And they think I’ve got it all wrong?  I don’t know what THEY are going through?   That I am so out of bounds by commenting on their PUBLIC blog that I should have a whole post dedicated to how much I don’t know about kids from foster care?  That is where they are WRONG!

Oy Vey!

Here is the cute little post “Foster Abba’s” wife did dedicated to me. I don’t know if they will publish my comment or not since they mediate their comments, and since I really don’t necessarily enjoy writing, I figured I’d also publish my response as a post here as well.

Friday, April 1, 2011

The Danger of Assumptions

FosterEema here...I wanted to respond to a comment one of our readers left yesterday and make a meta-comment about the danger of assumptions.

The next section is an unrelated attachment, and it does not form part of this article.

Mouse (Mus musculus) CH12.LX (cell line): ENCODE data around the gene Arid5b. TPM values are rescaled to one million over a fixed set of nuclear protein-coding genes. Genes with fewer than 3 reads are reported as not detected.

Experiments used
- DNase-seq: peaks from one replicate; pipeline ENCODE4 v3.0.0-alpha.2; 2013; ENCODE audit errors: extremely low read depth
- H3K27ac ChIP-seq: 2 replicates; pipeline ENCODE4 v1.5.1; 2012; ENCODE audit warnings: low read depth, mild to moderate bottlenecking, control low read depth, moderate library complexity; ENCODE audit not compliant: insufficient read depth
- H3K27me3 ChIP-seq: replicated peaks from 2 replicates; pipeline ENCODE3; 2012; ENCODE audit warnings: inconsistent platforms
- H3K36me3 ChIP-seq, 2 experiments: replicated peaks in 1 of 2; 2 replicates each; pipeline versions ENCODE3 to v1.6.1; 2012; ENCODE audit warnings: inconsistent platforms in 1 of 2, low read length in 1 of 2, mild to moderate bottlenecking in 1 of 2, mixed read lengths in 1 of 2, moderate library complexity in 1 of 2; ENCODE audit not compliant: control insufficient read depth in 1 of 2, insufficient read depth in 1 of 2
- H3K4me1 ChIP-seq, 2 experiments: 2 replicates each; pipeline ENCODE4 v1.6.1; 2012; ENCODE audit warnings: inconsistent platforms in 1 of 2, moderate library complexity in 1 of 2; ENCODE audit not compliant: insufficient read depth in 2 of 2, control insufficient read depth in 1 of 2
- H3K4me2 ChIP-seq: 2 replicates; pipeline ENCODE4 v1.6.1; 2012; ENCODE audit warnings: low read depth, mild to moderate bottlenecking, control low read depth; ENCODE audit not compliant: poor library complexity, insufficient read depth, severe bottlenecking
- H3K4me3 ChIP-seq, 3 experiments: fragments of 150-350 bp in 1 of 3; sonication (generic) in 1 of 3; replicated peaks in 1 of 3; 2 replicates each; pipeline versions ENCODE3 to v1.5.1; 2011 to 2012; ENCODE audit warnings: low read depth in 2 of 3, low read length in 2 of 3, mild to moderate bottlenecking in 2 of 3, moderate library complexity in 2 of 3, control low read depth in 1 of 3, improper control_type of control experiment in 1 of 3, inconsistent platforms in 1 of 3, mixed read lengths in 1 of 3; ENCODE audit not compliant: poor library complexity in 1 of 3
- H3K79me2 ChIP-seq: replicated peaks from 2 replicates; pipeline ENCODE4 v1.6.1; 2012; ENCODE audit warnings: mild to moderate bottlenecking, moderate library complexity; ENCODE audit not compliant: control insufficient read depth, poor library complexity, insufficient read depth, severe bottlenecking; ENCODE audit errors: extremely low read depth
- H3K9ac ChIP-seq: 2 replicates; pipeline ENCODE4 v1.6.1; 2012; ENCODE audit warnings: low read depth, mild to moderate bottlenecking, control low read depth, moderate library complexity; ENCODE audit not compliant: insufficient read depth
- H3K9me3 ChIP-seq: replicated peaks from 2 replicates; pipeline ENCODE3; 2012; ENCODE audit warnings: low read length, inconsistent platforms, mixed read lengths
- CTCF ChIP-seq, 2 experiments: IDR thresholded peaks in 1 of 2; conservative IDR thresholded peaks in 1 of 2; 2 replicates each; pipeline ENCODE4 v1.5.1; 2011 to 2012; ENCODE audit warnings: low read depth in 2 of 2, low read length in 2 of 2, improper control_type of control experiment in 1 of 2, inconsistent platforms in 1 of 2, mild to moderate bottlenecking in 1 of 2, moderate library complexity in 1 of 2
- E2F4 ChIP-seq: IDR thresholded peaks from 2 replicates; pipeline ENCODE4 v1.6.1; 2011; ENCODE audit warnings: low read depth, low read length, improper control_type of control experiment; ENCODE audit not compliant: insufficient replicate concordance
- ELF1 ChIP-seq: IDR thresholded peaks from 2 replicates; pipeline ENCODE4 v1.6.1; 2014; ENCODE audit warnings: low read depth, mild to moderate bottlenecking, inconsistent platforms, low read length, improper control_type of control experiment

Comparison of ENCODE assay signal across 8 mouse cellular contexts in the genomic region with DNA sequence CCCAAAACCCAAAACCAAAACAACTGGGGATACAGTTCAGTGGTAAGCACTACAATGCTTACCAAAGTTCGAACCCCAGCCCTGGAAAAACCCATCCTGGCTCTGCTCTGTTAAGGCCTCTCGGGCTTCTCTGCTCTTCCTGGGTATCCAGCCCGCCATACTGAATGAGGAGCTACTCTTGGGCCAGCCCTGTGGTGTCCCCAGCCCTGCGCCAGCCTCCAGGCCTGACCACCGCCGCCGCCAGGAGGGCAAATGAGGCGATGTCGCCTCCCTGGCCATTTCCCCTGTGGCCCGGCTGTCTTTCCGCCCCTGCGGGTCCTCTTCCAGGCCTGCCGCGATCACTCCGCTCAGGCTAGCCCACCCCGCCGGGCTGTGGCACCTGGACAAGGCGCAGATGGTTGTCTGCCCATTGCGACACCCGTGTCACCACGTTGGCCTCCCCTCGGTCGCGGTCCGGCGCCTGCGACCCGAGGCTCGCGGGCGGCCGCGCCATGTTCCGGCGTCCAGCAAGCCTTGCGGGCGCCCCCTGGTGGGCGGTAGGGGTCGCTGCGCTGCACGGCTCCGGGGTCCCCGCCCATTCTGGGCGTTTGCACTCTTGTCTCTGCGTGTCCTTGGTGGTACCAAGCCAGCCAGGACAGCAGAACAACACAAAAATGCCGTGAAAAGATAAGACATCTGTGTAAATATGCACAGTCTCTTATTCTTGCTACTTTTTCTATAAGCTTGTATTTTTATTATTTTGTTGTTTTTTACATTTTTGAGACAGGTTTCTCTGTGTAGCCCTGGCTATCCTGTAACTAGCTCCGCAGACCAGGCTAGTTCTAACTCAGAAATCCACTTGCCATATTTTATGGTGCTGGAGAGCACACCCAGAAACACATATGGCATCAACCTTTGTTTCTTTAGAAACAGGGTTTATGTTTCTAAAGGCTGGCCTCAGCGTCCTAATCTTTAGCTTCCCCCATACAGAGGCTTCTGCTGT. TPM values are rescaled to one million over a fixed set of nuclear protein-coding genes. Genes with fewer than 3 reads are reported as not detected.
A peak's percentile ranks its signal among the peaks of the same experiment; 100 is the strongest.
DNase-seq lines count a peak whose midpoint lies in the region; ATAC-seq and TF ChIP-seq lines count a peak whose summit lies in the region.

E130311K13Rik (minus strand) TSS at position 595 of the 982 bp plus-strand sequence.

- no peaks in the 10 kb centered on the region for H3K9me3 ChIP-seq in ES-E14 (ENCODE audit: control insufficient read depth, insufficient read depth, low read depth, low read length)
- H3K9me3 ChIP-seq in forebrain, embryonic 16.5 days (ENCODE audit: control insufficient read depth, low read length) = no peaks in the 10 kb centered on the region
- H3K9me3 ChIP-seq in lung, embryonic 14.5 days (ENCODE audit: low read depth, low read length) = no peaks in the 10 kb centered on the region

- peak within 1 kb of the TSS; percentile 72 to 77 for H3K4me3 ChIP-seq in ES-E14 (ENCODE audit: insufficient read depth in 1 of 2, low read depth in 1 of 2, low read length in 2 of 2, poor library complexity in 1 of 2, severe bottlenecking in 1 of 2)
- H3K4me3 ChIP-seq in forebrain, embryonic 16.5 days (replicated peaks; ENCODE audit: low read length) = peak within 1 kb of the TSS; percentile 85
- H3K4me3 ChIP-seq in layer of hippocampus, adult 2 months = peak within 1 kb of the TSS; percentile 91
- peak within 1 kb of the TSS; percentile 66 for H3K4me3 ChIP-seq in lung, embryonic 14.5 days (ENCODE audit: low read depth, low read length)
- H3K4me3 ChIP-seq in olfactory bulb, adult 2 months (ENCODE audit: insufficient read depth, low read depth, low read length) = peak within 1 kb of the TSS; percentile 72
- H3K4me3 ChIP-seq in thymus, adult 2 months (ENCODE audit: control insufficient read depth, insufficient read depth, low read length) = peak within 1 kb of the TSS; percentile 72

In response to The Return of the Temper Tantrums, a reader by the name of "Sunday Koffron Please Stand Up" wrote:

The Final Maze: The Danger of Assumptions [update 5/14/2011 links removed as Foster Abba, has removed her posts]

Thank you “Foster Eema” for the mention, however I noticed that you failed to include a link to my blog. I have to wonder if that was an oversight or if it is because it would lessen your attempt to make me look like as if I am an outsider with no real insight as to what kind of child you are dealing with. As that is a common practice you use dismantle and dismiss any commenter who has the bad taste to not see things Foster Abba’s way.